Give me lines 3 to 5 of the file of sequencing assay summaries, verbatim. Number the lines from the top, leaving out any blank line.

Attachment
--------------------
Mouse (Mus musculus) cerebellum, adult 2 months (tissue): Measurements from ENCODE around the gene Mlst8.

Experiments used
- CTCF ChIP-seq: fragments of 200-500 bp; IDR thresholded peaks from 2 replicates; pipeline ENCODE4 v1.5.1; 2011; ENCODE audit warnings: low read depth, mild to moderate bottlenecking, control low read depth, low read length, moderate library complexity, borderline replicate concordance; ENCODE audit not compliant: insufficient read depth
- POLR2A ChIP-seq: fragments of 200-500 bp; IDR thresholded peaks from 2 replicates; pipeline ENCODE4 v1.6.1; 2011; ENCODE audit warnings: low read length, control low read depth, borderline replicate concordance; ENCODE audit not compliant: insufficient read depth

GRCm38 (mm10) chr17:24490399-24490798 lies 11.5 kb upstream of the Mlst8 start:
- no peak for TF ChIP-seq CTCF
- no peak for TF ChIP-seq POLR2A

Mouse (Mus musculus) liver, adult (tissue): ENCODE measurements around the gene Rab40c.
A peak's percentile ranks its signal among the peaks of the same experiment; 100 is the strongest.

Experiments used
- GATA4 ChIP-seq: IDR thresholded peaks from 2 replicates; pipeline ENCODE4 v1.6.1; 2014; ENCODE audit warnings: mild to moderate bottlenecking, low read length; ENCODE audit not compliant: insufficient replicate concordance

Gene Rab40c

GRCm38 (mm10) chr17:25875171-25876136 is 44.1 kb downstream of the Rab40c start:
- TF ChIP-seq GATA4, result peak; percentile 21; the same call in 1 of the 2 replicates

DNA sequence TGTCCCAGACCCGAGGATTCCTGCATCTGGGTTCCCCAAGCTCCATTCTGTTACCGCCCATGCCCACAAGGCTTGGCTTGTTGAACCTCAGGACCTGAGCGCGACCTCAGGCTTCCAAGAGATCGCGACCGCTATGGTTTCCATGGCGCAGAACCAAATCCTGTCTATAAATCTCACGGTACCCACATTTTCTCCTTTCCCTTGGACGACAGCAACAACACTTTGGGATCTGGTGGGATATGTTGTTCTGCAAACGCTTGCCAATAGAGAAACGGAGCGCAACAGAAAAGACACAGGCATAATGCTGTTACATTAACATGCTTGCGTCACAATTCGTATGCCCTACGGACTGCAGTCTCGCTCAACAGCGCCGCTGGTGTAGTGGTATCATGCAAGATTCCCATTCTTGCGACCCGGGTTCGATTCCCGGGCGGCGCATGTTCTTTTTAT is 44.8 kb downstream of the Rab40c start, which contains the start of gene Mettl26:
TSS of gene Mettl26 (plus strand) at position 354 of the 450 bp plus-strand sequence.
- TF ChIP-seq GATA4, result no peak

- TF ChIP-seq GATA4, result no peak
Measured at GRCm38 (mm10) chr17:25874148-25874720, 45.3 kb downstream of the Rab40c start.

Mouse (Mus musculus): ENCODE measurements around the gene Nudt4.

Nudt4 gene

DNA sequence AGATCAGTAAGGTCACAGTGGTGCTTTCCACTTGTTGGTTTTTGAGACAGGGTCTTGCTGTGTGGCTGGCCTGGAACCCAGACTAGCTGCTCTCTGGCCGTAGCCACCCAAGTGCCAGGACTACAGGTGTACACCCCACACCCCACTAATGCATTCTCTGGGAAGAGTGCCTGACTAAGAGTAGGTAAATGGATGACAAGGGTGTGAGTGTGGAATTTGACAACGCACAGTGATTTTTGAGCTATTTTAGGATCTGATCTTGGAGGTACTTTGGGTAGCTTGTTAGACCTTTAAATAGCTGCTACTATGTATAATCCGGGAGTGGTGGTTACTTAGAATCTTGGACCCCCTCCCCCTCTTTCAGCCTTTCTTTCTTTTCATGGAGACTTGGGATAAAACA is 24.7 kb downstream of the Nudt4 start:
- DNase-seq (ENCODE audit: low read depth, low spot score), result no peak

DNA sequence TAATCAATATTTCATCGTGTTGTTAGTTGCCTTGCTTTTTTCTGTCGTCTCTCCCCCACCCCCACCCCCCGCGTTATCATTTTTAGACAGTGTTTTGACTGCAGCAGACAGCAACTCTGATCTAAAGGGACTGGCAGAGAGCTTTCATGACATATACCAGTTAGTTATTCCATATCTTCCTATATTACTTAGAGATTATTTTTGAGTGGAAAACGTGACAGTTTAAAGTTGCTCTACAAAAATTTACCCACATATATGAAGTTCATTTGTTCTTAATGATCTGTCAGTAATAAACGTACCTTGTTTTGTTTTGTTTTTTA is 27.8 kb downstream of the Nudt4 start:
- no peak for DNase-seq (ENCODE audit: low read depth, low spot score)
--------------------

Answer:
- CTCF ChIP-seq: fragments of 200-500 bp; IDR thresholded peaks from 2 replicates; pipeline ENCODE4 v1.5.1; 2011; ENCODE audit warnings: low read depth, mild to moderate bottlenecking, control low read depth, low read length, moderate library complexity, borderline replicate concordance; ENCODE audit not compliant: insufficient read depth
- POLR2A ChIP-seq: fragments of 200-500 bp; IDR thresholded peaks from 2 replicates; pipeline ENCODE4 v1.6.1; 2011; ENCODE audit warnings: low read length, control low read depth, borderline replicate concordance; ENCODE audit not compliant: insufficient read depth

GRCm38 (mm10) chr17:24490399-24490798 lies 11.5 kb upstream of the Mlst8 start: